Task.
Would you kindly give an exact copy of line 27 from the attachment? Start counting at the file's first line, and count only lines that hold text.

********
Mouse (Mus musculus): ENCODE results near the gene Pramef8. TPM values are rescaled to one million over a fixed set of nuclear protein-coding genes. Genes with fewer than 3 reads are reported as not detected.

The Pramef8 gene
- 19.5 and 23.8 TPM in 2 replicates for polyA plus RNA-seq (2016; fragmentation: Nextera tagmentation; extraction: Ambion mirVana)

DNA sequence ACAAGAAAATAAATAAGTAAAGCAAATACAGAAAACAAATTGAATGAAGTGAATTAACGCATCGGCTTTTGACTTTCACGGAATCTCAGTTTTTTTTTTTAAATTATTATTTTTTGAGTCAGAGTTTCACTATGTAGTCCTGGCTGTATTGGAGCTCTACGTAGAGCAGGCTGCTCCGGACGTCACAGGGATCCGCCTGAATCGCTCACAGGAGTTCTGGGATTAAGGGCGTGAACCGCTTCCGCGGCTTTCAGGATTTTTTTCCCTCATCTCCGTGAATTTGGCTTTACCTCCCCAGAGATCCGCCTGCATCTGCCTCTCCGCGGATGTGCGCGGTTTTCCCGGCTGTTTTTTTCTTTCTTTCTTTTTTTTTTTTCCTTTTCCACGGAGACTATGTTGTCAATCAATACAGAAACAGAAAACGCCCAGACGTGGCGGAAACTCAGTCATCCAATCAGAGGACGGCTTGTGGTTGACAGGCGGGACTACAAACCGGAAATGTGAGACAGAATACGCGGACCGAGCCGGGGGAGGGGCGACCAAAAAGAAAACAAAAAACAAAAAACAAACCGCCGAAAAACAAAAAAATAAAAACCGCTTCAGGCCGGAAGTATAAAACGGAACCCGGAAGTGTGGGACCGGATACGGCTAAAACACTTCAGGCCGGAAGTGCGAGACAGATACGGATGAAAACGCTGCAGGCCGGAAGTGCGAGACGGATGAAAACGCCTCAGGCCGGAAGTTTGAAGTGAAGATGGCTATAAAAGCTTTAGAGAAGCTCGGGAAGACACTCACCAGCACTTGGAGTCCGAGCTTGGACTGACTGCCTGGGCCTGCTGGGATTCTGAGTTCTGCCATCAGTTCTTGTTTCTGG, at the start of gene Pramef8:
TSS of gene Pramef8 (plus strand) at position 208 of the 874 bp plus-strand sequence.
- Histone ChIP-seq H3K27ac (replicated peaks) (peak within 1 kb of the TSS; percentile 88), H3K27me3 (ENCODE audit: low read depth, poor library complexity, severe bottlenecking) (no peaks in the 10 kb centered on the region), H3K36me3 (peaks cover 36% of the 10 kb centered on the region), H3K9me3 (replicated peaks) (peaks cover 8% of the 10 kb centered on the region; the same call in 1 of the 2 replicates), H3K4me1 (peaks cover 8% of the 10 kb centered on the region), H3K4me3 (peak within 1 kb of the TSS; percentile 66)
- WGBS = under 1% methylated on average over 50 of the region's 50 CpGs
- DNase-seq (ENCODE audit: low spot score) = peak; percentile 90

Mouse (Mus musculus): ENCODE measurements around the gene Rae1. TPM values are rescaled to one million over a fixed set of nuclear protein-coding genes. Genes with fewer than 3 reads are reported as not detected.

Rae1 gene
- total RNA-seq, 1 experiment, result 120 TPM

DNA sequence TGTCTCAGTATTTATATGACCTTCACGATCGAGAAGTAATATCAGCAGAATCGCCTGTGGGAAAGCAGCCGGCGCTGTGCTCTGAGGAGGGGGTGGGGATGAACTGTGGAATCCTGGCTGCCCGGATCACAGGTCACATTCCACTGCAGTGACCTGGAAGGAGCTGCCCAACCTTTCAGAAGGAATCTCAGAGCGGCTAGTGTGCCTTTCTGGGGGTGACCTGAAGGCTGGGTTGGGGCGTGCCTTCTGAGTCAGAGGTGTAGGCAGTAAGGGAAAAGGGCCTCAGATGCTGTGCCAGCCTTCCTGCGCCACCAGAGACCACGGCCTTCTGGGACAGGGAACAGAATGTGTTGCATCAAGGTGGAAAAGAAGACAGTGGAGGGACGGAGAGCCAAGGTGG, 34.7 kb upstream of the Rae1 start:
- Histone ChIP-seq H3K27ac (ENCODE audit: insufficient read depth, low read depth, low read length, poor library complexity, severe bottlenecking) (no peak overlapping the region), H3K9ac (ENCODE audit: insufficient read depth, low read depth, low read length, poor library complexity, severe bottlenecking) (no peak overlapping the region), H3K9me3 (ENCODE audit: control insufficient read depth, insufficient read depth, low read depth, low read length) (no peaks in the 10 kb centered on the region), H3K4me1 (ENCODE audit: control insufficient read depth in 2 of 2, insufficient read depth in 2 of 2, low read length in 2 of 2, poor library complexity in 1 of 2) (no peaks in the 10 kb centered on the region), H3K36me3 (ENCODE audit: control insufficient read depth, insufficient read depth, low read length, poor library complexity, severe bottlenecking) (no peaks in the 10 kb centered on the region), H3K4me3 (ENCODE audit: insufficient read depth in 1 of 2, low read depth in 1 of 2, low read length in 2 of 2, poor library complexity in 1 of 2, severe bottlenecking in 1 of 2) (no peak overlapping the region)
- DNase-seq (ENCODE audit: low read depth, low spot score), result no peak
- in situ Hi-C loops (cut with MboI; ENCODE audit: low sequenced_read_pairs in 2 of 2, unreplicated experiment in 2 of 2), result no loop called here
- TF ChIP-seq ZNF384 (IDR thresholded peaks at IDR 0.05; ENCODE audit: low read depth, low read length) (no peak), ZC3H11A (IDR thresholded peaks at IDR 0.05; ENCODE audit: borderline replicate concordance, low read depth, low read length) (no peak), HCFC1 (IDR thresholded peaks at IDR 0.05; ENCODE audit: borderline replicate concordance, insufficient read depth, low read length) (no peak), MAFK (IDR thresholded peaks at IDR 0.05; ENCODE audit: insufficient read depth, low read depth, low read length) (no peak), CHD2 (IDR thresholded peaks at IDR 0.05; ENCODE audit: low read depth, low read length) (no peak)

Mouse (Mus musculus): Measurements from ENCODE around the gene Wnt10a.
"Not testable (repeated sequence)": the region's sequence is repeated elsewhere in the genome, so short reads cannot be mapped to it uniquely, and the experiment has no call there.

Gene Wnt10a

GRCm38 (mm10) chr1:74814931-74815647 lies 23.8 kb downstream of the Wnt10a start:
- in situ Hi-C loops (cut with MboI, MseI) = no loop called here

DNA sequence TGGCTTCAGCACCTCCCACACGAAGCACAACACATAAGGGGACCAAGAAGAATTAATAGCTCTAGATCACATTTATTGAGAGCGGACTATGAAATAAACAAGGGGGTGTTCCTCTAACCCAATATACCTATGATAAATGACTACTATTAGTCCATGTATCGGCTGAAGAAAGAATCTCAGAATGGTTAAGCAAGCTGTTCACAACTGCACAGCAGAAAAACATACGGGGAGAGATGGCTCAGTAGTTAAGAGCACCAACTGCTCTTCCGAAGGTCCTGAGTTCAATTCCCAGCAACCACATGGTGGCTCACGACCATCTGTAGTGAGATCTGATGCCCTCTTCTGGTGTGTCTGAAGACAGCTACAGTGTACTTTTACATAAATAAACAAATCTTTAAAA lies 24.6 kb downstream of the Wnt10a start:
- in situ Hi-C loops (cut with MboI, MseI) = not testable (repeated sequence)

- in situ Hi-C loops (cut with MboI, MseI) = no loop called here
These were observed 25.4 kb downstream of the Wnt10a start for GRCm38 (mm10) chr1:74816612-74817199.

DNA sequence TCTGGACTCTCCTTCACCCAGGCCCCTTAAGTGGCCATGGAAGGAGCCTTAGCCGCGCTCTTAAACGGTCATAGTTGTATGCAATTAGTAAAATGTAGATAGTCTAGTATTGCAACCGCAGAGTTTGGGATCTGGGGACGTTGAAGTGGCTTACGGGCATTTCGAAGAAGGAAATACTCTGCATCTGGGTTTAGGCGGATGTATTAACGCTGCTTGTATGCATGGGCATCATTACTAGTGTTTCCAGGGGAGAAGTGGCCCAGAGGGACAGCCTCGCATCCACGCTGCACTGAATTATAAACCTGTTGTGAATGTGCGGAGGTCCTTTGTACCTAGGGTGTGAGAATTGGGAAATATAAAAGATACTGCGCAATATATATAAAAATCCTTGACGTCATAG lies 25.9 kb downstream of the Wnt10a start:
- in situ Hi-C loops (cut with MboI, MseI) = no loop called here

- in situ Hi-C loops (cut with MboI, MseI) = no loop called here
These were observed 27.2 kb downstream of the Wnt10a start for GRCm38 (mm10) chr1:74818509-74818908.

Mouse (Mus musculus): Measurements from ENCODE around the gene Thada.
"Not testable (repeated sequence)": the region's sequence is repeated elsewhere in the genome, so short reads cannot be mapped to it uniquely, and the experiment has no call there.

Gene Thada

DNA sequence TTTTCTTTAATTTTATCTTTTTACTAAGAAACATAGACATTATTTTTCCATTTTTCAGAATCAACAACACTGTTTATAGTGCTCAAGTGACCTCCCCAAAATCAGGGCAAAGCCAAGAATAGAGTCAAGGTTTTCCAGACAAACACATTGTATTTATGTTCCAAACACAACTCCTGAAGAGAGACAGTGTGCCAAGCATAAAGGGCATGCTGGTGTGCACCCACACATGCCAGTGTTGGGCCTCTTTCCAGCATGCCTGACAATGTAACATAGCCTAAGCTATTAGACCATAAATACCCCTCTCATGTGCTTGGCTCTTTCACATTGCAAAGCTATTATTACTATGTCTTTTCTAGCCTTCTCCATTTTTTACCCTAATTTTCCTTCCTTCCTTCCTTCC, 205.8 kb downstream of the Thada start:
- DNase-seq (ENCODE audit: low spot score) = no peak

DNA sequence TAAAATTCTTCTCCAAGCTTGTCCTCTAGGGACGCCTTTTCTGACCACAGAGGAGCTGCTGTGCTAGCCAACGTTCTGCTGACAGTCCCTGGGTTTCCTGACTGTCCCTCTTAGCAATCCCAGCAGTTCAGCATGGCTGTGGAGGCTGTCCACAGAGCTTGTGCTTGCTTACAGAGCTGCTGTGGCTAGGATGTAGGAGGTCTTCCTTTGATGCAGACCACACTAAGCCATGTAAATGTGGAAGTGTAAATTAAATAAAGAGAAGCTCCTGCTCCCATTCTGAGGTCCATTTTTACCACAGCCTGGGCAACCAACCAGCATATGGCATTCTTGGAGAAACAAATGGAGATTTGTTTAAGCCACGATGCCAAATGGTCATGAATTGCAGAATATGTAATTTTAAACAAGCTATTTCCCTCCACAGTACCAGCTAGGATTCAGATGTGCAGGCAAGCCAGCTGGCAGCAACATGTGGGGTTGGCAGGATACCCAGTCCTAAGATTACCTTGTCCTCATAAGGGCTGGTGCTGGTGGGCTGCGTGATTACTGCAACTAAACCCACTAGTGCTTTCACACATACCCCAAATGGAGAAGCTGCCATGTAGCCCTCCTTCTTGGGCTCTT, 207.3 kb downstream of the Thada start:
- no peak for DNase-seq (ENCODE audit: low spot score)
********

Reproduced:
- in situ Hi-C loops (cut with MboI, MseI) = no loop called here